TV pundits and op-ed writers of every major newspaper epitomize how the Democratic establishment has already reached a consensus: the 2020 nominee must be a centrist, a Joe Biden, Cory Booker or Kamala Harris–type, preferably. They say that Joe Biden should "run because [his] populist image fits the Democrats’ most successful political strategy of the past generation" (David Leonhardt, New York Times), and though Biden "would be far from an ideal president," he "looks most like the person who could beat Trump" (David Ignatius, Washington Post). Likewise, the same elite pundit class is working overtime to torpedo left-Democratic candidates like Sanders.

For someone who was not acquainted with Piketty's paper, the argument for a centrist Democrat might sound compelling. If the country has tilted to the right, should we elect a candidate closer to the middle than the fringe? If the electorate resembles a left-to-right line, and each voter has a bracketed range of acceptability in which they vote, this would make perfect sense. The only problem is that it doesn't work like that, as Piketty shows.

The reason is that nominating centrist Democrats who don't speak to class issues will result in a great swathe of voters simply not voting. Conversely, right-wing candidates who speak to class issues, but who do so by harnessing a false consciousness — i.e. blaming immigrants and minorities for capitalism's ills, rather than capitalists — will win those same voters who would have voted for a more class-conscious left candidate. Piketty calls this a "bifurcated" voting situation, meaning many voters will connect either with far-right xenophobic nationalists or left-egalitarian internationalists, but perhaps nothing in-between.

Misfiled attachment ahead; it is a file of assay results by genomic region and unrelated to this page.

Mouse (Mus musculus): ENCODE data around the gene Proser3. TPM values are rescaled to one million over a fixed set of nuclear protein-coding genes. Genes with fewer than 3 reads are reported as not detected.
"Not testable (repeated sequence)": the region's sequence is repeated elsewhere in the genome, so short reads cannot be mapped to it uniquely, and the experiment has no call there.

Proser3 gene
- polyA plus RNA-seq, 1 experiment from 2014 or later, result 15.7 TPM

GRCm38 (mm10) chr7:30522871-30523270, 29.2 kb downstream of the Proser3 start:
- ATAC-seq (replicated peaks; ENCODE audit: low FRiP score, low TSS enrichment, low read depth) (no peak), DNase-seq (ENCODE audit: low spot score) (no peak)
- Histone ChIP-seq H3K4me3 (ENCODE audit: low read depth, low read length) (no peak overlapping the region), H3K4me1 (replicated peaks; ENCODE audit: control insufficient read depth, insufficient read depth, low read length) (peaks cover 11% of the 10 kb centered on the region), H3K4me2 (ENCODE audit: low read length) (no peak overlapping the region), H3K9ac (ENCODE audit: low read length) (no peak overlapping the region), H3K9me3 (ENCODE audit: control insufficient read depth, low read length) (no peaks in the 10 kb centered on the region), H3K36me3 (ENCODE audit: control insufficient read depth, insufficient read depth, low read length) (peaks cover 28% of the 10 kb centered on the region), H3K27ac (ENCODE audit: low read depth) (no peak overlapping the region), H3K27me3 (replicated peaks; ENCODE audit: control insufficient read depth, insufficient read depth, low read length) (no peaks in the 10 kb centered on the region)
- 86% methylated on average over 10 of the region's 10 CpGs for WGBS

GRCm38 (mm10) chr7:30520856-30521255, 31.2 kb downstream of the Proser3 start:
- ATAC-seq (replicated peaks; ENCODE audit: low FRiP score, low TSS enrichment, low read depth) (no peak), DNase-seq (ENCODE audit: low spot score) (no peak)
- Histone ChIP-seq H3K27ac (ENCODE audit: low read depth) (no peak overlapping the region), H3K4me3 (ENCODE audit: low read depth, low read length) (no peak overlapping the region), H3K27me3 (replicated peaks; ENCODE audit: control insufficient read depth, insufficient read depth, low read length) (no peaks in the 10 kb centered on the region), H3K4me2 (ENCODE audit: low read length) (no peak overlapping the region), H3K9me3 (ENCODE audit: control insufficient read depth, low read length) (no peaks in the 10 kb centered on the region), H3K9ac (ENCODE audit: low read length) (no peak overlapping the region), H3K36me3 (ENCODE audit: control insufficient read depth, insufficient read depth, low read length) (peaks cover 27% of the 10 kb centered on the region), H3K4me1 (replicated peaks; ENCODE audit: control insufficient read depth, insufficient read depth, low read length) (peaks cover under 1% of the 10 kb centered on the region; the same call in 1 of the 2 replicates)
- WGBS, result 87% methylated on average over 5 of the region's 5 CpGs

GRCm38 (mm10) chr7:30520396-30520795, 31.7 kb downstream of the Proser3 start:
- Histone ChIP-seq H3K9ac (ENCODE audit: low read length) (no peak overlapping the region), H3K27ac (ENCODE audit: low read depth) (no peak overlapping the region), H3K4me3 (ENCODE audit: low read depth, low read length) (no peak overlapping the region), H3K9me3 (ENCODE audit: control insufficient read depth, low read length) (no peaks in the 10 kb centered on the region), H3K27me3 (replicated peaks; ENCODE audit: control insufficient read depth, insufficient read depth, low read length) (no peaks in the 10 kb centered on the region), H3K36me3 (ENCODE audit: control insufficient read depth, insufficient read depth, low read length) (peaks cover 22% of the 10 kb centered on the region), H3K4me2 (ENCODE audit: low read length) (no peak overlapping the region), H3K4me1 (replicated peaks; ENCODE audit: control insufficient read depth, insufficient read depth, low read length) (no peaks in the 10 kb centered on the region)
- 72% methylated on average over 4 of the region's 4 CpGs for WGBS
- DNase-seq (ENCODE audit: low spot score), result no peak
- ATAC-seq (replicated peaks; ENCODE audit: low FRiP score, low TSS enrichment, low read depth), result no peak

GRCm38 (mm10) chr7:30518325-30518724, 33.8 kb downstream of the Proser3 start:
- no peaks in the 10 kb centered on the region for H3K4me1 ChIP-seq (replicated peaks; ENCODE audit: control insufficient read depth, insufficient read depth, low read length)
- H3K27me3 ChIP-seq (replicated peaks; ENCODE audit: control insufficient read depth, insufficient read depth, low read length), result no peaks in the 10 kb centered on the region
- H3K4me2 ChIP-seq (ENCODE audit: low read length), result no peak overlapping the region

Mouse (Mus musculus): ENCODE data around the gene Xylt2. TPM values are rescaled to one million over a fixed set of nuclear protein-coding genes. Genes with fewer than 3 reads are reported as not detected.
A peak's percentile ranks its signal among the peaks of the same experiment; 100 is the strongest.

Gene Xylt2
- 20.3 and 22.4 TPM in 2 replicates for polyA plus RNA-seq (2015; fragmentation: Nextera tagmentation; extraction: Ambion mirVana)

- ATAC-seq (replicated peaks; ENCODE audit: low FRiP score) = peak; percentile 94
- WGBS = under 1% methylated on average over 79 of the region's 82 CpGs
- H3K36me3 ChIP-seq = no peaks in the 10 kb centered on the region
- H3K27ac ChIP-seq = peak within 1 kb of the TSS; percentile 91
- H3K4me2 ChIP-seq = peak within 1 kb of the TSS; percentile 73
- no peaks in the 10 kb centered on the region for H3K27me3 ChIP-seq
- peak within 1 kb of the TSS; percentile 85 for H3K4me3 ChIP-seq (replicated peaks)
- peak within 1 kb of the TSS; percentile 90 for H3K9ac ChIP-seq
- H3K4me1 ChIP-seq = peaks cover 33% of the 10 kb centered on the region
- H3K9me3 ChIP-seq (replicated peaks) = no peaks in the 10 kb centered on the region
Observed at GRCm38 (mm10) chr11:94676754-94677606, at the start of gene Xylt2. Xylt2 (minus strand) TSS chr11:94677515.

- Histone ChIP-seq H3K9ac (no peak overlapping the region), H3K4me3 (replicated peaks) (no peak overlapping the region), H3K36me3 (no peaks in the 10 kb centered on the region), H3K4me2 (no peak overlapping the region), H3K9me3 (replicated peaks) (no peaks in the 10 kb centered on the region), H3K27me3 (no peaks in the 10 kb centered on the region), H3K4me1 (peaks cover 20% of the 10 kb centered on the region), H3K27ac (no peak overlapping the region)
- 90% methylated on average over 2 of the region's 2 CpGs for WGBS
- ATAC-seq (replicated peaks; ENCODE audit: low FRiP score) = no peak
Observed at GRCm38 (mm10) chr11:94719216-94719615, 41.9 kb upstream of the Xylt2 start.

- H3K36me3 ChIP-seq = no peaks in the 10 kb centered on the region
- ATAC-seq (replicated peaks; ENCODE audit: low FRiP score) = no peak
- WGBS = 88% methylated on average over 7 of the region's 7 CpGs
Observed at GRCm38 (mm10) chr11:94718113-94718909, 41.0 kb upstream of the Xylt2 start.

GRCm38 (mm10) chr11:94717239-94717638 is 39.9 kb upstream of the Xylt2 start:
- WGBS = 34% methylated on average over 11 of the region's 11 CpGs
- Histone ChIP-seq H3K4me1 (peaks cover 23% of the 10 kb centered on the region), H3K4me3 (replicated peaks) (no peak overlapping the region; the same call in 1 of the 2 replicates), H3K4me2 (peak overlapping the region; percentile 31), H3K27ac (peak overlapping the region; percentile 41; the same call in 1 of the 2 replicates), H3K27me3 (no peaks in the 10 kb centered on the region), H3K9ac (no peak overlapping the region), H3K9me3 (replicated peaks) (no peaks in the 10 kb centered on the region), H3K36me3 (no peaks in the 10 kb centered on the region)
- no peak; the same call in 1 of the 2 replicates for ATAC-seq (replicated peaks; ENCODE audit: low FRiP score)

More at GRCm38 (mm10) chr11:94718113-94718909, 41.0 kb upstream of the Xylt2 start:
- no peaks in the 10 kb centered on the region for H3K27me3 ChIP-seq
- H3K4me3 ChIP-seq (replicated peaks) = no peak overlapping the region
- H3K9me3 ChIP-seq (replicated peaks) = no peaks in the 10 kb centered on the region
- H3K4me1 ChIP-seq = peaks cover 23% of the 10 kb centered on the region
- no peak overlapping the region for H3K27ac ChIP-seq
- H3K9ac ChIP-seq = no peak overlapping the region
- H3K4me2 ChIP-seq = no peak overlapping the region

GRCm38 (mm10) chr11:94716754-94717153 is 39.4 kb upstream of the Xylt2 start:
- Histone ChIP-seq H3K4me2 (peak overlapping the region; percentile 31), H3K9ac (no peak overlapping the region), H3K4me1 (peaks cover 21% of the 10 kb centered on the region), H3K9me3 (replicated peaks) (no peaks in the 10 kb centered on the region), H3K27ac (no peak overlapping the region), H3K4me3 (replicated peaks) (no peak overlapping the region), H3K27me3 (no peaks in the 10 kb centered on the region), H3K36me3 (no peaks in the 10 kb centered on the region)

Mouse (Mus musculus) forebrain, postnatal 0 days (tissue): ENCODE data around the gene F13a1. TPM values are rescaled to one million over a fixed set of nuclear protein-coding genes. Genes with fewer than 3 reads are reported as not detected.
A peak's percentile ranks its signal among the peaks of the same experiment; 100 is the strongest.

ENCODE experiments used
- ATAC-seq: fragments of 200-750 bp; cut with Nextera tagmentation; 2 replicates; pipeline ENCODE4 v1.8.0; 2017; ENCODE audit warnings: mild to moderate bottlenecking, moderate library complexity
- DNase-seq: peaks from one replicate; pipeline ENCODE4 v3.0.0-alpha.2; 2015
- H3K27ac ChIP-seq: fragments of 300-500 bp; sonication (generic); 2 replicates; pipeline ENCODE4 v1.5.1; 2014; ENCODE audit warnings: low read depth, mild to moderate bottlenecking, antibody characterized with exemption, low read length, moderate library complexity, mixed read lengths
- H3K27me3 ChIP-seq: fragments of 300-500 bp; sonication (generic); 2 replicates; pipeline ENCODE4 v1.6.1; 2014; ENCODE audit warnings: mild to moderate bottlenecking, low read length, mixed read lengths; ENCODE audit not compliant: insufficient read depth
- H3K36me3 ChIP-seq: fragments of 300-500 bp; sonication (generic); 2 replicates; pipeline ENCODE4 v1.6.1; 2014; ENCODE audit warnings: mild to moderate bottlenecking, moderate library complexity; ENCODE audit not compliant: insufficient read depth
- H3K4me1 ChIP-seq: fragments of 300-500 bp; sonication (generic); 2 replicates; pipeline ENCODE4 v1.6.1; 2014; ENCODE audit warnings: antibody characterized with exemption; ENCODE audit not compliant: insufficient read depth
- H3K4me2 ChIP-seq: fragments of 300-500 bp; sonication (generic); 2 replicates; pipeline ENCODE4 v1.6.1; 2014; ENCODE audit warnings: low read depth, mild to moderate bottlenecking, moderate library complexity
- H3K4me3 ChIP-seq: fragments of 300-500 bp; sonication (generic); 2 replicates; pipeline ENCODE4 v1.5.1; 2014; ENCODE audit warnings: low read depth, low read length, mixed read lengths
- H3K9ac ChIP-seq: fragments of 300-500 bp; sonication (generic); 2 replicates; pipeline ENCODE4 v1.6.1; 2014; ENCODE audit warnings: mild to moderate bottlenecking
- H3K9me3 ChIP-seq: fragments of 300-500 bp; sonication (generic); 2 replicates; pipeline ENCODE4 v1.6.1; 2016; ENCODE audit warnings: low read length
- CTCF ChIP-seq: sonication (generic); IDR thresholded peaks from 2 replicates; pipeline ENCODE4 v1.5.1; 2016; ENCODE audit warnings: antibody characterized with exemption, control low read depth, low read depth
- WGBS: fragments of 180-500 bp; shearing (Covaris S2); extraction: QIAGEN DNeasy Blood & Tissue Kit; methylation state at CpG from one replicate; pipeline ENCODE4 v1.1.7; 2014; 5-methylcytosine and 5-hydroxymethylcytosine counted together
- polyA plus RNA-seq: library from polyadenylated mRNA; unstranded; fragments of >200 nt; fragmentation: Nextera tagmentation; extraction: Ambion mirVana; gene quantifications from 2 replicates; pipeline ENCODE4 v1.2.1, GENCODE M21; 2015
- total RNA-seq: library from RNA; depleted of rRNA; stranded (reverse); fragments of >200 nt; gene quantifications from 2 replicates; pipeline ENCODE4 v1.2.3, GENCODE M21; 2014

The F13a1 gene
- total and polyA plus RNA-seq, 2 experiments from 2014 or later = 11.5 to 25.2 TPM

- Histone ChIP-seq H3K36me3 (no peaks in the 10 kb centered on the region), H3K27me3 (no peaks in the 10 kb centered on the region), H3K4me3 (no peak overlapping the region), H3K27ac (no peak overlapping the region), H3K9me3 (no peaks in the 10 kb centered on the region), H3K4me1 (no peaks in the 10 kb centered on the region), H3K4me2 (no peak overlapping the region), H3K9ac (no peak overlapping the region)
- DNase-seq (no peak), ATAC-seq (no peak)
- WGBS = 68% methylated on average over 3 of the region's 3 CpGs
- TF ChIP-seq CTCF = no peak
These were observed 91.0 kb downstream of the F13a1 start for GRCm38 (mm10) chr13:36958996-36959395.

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Understanding Trump’s charisma offers important clues to understanding the problems that the Democrats need to address. Most important, the Democratic candidate must convey a sense that he or she will fulfil the promise of 2008: not piecemeal reform but a genuine, full-scale change in America’s way of thinking. It’s also crucial to recognise that, like Britain, America is at a turning point and must go in one direction or another. Finally, the candidate must speak to Americans’ sense of self-respect linked to social justice and inclusion. While Weber’s analysis of charisma arose from the German situation, it has special relevance to the United States of America, the first mass democracy, whose Constitution invented the institution of the presidency as a recognition of the indispensable role that unique individuals play in history.

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[E]ven Fox didn’t tout Bartiromo’s big scoops on Trump’s legislative agenda, because 10 months into the Trump presidency, nobody is so foolish as to believe that him saying, “We’re doing a big infrastructure bill,” means that the Trump administration is, in fact, doing a big infrastructure bill. The president just mouths off at turns ignorantly and dishonestly, and nobody pays much attention to it unless he says something unusually inflammatory.On some level, it’s a little bit funny. On another level, Puerto Rico is still languishing in the dark without power (and in many cases without safe drinking water) with no end in sight. Trump is less popular at this point in his administration than any previous president despite a generally benign economic climate, and shows no sign of changing course. Perhaps it will all work out for the best, and someday we’ll look back and chuckle about the time when we had a president who didn’t know anything about anything that was happening and could never be counted on to make coherent, factual statements on any subject. But traditionally, we haven’t elected presidents like that — for what have always seemed like pretty good reasons — and the risks of compounding disaster are still very much out there.